- CDSW Home
- Disability Services
- Student Wellness
- Case Management
- Online PDS Form
- Office Application
- ASK. LISTEN. REFER.
- Department Assessment
- Useful Links
- Our Staff
MYTHS AND FACTS ABOUT SEXUAL ASSAULT
Many myths exist about assault and why it occurs. Knowing the facts about rape and sexual assault helps the people involved. As a survivor, accurate information facilitates your recovery by helping you clarify the meaning of the assault. If you are a friend, family member, or other support person, objective information allows you to be helpful and caring.
Rape: Sexual intercourse (penetration) achieved as a result of force or threat or force and without the person's consent.
Sexual Assault: Forced sexual contact without the person’s consent.
Survivors are in some way to blame for the rape or assault.
Rape and sexual assault are an expression of intense sexual desire. It is an act of hostility and aggression with sex as the weapon. It is not an act of sex or love. Assault is an act of violence.
Rape or sexual assault couldn’t happen to me.
Men are never raped or sexually assaulted.
The assailant is always responsible for having committed sexual assault. Regardless of appearance, behavior, judgment, or previous actions, the survivor is not responsible for the sexual assault.
Sexual assault is motivated by the desire to, dominate, overpower, humiliate, or to degrade another person.
One study has shown that one in six college women will experience rape or attempted rape, and one in four will the target of some sort of sexual assault. Approximately 10% of those assaulted are males.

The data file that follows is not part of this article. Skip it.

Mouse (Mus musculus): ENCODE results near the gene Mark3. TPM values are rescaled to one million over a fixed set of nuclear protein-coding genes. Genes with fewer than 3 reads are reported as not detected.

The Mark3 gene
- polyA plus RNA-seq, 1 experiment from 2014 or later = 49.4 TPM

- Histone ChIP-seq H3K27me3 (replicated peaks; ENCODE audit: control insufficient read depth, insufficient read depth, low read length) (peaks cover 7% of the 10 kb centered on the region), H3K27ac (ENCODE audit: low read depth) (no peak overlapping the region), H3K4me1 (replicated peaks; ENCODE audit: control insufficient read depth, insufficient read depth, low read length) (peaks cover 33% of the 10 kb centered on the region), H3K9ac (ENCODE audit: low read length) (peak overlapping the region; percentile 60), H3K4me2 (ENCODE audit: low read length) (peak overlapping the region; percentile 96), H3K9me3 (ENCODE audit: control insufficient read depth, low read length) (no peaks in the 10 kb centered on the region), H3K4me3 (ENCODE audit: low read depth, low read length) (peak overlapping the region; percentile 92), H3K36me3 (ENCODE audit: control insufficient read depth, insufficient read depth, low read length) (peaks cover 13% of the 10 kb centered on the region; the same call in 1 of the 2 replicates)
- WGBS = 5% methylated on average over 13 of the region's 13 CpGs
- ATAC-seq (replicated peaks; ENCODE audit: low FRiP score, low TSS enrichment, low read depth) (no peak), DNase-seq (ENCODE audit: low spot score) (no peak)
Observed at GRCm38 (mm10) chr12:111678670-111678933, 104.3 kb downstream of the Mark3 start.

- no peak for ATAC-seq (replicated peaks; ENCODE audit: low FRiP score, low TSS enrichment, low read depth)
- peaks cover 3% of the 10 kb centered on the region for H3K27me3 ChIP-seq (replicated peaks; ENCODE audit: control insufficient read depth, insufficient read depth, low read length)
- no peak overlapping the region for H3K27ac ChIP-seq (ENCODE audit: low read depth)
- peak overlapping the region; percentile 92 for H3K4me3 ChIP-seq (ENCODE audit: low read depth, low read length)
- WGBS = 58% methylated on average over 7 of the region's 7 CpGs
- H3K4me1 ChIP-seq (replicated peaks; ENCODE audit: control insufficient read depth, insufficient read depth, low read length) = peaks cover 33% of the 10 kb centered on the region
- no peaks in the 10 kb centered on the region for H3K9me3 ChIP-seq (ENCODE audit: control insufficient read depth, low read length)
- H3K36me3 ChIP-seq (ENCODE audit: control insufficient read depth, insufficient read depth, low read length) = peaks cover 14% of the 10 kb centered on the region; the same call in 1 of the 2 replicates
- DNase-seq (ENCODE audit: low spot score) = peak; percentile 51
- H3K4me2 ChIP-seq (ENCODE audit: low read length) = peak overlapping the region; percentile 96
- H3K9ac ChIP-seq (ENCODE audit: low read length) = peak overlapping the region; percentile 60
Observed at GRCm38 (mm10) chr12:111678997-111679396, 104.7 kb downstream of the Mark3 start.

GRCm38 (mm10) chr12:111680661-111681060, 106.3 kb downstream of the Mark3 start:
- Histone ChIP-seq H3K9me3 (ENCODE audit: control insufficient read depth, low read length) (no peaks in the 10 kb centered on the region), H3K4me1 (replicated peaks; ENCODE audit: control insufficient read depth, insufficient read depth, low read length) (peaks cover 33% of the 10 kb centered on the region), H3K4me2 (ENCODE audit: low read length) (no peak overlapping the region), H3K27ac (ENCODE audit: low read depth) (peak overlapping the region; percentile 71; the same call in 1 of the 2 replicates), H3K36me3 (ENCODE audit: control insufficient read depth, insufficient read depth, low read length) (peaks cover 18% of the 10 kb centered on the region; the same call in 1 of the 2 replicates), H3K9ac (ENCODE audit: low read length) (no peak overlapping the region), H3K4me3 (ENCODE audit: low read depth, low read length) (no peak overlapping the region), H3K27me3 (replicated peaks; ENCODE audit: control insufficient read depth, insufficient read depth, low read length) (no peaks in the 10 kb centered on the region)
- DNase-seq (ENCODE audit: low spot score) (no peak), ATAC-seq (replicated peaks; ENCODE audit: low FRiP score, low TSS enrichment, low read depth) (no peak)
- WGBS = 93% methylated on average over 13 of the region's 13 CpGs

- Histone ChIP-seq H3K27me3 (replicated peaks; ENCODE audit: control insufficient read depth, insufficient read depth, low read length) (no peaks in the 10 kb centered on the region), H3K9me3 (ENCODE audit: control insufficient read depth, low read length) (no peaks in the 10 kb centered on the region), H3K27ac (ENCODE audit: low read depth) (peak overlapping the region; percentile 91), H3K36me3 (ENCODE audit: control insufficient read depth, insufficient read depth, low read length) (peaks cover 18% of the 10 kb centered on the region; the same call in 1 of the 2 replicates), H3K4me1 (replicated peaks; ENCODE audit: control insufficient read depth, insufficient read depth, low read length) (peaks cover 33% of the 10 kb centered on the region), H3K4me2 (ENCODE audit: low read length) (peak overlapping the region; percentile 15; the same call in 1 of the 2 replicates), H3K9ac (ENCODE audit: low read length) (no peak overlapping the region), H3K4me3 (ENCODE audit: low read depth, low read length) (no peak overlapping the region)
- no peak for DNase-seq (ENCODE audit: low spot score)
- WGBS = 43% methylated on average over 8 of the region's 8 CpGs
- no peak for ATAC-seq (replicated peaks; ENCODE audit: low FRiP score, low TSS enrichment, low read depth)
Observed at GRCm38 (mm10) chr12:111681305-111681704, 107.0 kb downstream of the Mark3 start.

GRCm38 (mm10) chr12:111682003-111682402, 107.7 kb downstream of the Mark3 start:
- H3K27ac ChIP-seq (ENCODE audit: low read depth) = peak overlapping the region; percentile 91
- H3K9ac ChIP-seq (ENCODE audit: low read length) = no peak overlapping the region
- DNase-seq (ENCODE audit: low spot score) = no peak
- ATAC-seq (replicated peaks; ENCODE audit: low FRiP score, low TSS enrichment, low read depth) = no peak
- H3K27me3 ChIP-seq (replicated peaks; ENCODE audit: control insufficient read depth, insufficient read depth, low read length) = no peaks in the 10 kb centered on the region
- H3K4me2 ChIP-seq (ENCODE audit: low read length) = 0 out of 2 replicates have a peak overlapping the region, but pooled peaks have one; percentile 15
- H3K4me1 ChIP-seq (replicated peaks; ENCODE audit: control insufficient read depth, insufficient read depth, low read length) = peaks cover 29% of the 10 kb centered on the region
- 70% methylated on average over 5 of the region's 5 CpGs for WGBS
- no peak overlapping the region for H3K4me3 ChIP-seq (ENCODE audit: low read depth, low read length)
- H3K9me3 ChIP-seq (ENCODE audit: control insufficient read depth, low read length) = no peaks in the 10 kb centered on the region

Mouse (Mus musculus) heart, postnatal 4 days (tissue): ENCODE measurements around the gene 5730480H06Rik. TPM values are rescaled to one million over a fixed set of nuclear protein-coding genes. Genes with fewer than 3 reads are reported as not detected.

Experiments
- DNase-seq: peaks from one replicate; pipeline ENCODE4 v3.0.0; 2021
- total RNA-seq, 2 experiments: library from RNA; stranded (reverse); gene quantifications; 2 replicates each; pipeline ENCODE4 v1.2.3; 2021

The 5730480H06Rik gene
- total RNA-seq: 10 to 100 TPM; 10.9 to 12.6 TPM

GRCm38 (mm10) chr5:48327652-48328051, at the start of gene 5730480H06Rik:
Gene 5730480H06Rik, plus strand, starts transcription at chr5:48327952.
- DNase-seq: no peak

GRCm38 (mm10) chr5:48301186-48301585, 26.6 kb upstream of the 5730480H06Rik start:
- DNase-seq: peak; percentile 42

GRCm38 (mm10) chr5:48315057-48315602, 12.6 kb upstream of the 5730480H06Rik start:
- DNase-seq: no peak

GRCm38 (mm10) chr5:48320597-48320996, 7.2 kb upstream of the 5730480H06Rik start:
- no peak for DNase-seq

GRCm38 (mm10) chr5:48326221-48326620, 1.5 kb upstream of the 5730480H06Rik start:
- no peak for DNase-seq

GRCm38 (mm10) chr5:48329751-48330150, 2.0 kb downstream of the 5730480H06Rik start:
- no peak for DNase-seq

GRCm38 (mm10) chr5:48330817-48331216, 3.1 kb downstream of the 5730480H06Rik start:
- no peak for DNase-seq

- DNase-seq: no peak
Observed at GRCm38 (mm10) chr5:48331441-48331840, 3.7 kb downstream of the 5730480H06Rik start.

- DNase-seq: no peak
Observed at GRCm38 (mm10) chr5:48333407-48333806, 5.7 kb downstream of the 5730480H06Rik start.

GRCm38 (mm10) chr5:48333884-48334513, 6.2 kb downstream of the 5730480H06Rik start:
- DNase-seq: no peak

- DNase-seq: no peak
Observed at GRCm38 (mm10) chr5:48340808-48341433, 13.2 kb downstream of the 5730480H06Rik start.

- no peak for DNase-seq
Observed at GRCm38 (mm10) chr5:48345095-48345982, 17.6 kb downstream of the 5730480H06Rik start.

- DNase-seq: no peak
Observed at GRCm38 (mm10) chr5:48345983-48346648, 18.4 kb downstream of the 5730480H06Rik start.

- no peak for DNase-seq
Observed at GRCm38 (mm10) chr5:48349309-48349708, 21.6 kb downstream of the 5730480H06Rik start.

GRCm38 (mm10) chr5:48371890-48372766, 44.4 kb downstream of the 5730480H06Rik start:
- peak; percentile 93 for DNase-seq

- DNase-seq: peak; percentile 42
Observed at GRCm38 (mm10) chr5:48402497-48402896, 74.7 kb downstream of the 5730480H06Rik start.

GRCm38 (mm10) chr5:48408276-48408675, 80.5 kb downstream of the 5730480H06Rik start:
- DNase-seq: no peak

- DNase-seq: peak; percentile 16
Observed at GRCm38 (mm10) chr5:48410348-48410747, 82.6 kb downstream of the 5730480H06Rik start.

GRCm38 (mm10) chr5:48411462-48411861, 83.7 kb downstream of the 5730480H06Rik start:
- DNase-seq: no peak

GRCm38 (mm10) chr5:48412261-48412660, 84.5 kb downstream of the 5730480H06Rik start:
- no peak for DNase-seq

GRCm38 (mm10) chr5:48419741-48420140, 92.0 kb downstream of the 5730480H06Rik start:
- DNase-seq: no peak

Men, as well as women, are the targets of sexual assault and rape. Males seek help less frequently because of embarrassment or fear of not being taken serious.
Rape usually occurs among strangers.
It’s not really rape or sexual assault if the assailant is someone the survivor knows (friend, date, spouse, or classmate).
There are no serious emotional or psychological consequences of forced sexual contact.
Men cannot control themselves once sexually aroused.
A woman could prevent rape or sexual assault if she really wanted.
Women lie about being raped or sexually assaulted.
It’s not really rape or sexual assault if the survivor was drunk or drugged. Actually, the individual was “asking for it.”
In 80 to 90% of all rape cases, the survivor and assailant knew each other to some degree. College women are in far greater danger of being raped by a friend or fellow student than by a stranger.
Any penetration or sexual contact against a person’s will or without consent is rape or sexual assault, respectively, regardless of previous acquaintance with the assailant.
Rape and sexual assault are very traumatic violations. The resulting intense emotional and physical reactions frequently interfere significantly with day-to-day functioning and often result in prolonged difficulties with trusting. Assault by an acquaintance may more seriously impair one’s ability to trust others, as well as cause the survivor to question her or his own judgment of people.
Men are capable of controlling both their minds and bodies, and are responsible for doing so.
The primary reaction of almost all women to rape and sexual assault is fear for their lives. Although weapons are used on occasion, the majority of acquaintance assaults involve threats of physical or emotional harm to induce fear and immobility.
It’s much more common for women to deny rape, than to cry rape. At most, only 10% of rapes are reported (of these only 2 % are found to be false). This false reporting rate is no higher than for any other felony.
Having sex with someone who is unable to give consent (whatever the reason for incapacitation) is rape or sexual assault, according to Missouri State Statutes. Being intoxicated or high in no way implies that someone “wants” or “is asking for” sex.